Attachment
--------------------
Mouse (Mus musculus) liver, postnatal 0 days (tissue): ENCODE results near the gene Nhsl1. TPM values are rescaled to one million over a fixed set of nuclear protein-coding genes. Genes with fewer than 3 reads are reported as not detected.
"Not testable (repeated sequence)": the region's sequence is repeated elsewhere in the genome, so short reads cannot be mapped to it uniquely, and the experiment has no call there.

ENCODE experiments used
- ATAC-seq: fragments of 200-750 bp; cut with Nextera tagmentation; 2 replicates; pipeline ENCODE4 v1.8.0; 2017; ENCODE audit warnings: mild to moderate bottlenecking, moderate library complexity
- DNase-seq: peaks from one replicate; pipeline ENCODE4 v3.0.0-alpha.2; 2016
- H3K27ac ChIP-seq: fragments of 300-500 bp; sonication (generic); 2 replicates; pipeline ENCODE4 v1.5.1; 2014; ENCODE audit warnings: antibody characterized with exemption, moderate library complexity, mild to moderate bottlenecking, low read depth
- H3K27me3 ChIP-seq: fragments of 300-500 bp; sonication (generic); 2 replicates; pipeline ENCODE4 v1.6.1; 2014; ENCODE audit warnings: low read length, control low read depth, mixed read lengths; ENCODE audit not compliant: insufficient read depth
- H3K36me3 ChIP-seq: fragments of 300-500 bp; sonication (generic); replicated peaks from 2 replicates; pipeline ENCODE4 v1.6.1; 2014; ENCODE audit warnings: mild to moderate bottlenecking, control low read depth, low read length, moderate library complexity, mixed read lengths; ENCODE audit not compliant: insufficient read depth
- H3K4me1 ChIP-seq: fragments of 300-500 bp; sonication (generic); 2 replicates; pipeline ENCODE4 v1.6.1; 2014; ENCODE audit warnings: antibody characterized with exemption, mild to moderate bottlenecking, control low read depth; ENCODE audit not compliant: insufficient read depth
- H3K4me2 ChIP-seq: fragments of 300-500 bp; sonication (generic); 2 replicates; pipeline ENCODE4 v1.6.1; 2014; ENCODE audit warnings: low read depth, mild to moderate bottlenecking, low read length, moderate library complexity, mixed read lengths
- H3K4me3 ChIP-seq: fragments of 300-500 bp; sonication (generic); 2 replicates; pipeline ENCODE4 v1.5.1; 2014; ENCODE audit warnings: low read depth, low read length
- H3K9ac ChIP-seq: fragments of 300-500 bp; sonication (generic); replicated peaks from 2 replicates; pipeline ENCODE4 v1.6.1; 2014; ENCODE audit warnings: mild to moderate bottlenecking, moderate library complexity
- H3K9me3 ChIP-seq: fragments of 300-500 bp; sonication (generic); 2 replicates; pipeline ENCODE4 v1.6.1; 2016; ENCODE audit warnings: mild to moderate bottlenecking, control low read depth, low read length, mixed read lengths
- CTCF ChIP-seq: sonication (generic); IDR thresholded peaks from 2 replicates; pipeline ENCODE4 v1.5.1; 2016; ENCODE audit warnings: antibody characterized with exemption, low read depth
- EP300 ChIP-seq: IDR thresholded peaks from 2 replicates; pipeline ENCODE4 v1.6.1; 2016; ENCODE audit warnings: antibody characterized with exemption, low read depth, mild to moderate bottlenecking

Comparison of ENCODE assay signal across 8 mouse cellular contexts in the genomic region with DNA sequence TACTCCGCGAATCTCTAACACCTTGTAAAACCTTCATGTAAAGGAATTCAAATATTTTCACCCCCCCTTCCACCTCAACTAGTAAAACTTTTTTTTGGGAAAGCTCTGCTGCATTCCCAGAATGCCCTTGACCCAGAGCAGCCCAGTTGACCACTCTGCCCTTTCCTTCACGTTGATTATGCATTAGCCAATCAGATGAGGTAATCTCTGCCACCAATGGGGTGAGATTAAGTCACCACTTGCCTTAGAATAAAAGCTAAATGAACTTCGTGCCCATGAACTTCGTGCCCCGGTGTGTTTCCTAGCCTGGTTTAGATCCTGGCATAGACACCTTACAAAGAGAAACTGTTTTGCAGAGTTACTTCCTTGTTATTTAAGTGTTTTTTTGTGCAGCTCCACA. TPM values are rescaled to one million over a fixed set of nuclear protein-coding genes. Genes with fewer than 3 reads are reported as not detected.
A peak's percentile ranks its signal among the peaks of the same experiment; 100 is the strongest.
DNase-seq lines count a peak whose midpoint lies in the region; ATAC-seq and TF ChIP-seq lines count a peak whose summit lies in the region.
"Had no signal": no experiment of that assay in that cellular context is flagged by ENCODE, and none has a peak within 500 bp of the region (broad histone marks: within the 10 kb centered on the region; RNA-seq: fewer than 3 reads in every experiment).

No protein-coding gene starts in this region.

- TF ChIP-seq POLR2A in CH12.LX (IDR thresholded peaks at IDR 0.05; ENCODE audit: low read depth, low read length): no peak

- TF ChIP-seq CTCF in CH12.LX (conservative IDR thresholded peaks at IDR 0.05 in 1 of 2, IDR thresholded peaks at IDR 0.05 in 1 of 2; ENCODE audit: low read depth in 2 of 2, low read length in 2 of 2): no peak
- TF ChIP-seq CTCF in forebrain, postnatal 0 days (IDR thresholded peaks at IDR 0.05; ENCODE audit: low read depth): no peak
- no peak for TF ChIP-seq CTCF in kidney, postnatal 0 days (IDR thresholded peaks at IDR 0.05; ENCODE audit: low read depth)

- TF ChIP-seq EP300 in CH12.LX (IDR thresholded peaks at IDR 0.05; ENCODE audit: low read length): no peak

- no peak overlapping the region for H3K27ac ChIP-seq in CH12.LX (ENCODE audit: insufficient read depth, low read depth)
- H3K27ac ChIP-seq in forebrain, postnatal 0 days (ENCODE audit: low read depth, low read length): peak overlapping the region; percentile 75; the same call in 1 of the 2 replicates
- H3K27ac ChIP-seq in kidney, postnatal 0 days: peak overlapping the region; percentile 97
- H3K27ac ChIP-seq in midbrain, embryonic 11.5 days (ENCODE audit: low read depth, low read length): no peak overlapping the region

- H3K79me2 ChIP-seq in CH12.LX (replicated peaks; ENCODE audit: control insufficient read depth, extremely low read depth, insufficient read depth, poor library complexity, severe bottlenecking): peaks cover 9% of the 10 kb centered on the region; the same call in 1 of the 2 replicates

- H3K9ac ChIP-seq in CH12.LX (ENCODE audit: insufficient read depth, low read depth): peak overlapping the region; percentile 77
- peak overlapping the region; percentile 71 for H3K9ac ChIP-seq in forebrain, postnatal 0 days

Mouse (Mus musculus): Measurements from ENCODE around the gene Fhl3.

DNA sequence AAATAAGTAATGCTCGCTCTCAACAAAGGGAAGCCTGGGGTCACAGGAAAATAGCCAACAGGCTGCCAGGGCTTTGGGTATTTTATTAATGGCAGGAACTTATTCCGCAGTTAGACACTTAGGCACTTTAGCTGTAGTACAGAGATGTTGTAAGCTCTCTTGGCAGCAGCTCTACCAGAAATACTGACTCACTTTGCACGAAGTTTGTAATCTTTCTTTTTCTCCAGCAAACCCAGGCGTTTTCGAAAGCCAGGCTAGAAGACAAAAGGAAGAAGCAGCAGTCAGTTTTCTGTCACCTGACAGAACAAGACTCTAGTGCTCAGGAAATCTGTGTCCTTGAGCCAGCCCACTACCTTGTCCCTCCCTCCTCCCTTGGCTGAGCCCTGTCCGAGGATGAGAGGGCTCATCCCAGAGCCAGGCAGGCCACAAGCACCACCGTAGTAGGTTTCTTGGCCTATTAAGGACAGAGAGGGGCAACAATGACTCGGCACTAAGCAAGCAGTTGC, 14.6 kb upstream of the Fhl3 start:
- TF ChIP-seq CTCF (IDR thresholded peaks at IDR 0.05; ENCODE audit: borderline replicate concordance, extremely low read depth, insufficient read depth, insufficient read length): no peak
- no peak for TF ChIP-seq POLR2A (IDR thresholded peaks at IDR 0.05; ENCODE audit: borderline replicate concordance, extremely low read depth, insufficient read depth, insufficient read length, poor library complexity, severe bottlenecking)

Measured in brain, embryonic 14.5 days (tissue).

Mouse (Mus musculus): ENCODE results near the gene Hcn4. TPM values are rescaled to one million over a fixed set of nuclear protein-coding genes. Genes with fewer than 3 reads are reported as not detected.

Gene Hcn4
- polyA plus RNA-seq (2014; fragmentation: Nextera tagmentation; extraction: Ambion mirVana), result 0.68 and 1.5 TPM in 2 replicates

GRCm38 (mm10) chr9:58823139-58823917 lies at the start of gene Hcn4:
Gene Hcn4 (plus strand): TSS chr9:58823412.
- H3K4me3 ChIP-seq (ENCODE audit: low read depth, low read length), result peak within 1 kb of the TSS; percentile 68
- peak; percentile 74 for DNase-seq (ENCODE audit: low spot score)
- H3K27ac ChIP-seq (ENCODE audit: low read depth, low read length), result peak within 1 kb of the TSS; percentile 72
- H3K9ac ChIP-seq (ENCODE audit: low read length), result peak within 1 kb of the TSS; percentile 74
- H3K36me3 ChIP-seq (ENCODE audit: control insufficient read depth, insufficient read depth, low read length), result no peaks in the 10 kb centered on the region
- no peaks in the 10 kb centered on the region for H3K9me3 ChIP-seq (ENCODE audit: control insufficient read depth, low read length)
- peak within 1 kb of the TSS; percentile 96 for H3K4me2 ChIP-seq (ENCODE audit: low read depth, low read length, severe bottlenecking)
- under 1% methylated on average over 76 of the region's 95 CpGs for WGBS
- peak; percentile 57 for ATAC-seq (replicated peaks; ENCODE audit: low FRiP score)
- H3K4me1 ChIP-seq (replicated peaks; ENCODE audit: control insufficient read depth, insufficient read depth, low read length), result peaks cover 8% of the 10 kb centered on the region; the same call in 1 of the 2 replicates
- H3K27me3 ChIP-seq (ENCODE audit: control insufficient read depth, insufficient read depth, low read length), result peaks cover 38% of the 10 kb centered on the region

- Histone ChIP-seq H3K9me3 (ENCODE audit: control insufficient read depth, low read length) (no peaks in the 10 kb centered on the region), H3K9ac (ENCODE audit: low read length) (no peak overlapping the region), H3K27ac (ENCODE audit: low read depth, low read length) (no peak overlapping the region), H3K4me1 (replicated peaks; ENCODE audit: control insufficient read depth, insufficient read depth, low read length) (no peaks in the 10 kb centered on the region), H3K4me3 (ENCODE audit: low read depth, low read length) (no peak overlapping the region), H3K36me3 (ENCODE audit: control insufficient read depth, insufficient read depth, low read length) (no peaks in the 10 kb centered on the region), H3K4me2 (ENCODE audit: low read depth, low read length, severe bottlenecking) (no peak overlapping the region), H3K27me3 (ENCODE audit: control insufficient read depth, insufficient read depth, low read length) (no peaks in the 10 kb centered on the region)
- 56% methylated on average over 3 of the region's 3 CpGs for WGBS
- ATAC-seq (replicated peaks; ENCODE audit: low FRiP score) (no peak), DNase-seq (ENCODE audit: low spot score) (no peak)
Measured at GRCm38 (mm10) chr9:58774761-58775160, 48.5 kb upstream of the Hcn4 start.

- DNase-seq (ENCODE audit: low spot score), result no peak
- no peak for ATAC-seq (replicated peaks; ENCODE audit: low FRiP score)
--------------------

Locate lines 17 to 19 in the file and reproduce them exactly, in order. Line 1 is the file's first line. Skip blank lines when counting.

A peak's percentile ranks its signal among the peaks of the same experiment; 100 is the strongest.
DNase-seq lines count a peak whose midpoint lies in the region; ATAC-seq and TF ChIP-seq lines count a peak whose summit lies in the region.
"Had no signal": no experiment of that assay in that cellular context is flagged by ENCODE, and none has a peak within 500 bp of the region (broad histone marks: within the 10 kb centered on the region; RNA-seq: fewer than 3 reads in every experiment).